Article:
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|Title:||Systematic identification, characterization, and conservation of adjacent-gene coregulation in the budding yeast Saccharomyces cerevisiae|
|Authors:||Eldabagh, Reem S.|
Mejia, Nelson G.
Barrett, Rachel L.
Monzo, Christopher R.
So, Matthew K.
Foley, Jonathan J., IV
Arnone, James T.
|Publisher:||American Society for Microbiology|
|Rights:||© 2018 Eldabagh et al.|
|Citation:||Eldabagh RS, Mejia NG, Barrett RL, Monzo CR, So MK, Foley JJ, IV, Arnone JT. 2018. Systematic identiﬁcation, characterization, and conservation of adjacent-gene coregulation in the budding yeast Saccharomyces cerevisiae. mSphere 3:e00220-18. https://doi.org/10.1128/mSphere.00220-18.|
|Abstract:||It is essential that cells orchestrate gene expression for the specific niche that they occupy, and this often requires coordination of the expression of large sets of genes. There are multiple regulatory systems that exist for modulation of gene expression, including the adjacent-gene coregulation of the rRNA and ribosome biogenesis and ribosomal protein families. Both gene families exhibit a nonrandom genomic distribution, often clustered directly adjacent to another member of the same family, which results in a tighter transcriptional coordination among adjacent paired genes than that of the unpaired genes within each regulon and can result in a shared promoter that coordinates expression of the pairs. This nonrandom genomic distribution has been seen in a few functionally related gene families, and many of these functional pairings are conserved across divergent fungal lineages. To date, the significance of these observations has not been extended in a systematic way to characterize how prevalent the role of adjacent-gene coregulation is in transcriptional regulation. In the present study, we systematically analyzed the transcriptional coherence of the functional pairs compared to the singletons within all gene families defined by the Gene Ontology Slim designation, using Saccharomyces cerevisiae as a model system, finding that clusters exhibit a tighter transcriptional correlation under specific contexts. We found that the longer a functional pairing is conserved the tighter its response to broad stress and nutritional responses, that roughly 25% of gene families exhibit a nonrandom genomic distribution, and that many of these clusters are conserved. This suggests that adjacent-gene coregulation is a widespread, yet underappreciated, transcriptional mechanism.|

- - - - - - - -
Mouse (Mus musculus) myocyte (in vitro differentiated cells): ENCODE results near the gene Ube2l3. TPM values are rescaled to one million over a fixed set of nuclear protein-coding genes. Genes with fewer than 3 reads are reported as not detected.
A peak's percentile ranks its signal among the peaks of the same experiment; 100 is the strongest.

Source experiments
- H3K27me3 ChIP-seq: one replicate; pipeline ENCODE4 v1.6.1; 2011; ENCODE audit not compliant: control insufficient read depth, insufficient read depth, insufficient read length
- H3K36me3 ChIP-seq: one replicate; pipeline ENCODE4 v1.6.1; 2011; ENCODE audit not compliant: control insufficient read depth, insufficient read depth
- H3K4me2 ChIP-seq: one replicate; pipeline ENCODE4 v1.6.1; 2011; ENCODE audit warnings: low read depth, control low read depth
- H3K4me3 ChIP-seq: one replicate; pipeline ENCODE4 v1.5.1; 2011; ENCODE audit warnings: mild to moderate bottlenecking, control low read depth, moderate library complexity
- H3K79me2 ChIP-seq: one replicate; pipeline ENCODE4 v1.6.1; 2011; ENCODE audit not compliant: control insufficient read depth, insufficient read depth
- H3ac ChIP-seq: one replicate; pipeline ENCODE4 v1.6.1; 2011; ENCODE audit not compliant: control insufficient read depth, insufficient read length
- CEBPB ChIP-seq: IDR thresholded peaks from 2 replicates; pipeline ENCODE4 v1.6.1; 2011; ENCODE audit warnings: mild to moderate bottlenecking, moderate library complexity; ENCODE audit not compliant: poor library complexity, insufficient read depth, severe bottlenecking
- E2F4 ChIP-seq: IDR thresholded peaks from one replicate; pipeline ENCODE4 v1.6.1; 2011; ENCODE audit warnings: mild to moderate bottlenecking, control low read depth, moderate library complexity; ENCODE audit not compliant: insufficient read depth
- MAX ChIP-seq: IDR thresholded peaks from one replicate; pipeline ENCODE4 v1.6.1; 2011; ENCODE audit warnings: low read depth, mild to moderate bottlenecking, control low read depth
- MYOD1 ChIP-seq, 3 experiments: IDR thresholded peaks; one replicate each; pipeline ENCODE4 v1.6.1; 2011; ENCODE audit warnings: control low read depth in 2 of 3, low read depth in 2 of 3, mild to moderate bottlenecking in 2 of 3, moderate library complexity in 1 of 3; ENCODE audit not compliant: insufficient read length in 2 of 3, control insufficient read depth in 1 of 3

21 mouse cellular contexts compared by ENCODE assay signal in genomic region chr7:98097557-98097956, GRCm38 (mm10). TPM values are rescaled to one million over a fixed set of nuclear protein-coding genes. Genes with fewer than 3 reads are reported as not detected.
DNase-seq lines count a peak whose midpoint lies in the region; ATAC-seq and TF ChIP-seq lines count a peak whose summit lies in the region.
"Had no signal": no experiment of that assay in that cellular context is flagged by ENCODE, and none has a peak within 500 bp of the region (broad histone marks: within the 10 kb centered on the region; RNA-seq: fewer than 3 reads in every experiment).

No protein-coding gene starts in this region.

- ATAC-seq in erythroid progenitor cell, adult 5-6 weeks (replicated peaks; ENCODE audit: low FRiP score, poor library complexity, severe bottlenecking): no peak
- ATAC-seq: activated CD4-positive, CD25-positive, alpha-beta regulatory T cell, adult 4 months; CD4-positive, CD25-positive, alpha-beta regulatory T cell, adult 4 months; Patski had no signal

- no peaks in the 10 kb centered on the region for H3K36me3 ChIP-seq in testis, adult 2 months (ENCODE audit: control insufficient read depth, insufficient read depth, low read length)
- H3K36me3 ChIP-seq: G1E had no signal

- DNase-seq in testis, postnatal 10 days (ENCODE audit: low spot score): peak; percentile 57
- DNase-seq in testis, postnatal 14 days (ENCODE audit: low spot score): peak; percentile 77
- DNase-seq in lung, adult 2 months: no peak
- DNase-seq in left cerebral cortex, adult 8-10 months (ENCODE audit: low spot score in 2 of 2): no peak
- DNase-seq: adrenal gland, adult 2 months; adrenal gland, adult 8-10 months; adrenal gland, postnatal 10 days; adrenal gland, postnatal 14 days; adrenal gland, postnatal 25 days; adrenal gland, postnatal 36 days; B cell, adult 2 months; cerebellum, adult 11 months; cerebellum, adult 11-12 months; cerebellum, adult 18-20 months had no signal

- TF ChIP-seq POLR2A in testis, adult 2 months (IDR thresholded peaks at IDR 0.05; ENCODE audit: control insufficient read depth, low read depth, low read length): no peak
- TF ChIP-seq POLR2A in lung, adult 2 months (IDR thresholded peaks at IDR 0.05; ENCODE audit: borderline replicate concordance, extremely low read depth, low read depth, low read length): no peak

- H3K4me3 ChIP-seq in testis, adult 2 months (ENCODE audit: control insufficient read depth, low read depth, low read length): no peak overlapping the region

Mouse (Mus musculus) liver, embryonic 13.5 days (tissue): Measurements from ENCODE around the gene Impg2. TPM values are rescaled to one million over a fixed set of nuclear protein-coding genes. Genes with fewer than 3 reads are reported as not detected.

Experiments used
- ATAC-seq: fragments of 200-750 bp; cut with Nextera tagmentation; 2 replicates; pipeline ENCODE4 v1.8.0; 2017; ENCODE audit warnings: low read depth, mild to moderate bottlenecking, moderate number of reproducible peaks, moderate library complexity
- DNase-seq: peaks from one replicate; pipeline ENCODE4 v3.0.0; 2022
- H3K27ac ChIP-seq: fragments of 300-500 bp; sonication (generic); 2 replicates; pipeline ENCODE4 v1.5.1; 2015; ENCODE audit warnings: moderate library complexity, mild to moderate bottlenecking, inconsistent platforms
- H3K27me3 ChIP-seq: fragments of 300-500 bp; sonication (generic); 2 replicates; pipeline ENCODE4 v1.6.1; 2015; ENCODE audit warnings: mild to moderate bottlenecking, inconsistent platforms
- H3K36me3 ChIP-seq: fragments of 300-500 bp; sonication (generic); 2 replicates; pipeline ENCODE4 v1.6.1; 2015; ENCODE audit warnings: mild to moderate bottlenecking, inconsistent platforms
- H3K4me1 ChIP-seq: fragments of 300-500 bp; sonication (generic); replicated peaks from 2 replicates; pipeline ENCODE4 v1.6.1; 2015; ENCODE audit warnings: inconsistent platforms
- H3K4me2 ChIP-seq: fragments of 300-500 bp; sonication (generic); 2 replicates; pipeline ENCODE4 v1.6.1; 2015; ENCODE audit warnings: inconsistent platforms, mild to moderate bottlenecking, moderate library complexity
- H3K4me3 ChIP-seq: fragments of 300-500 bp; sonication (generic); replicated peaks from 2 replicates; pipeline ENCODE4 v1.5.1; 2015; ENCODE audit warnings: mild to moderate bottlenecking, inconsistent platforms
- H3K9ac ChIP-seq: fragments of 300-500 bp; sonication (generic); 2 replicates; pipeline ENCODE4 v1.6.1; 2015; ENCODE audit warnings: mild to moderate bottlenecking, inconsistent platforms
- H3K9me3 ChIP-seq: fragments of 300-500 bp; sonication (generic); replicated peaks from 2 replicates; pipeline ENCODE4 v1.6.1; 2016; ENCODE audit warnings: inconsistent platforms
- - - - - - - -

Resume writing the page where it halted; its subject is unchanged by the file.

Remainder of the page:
|Appears in Collections:||Biology Department|
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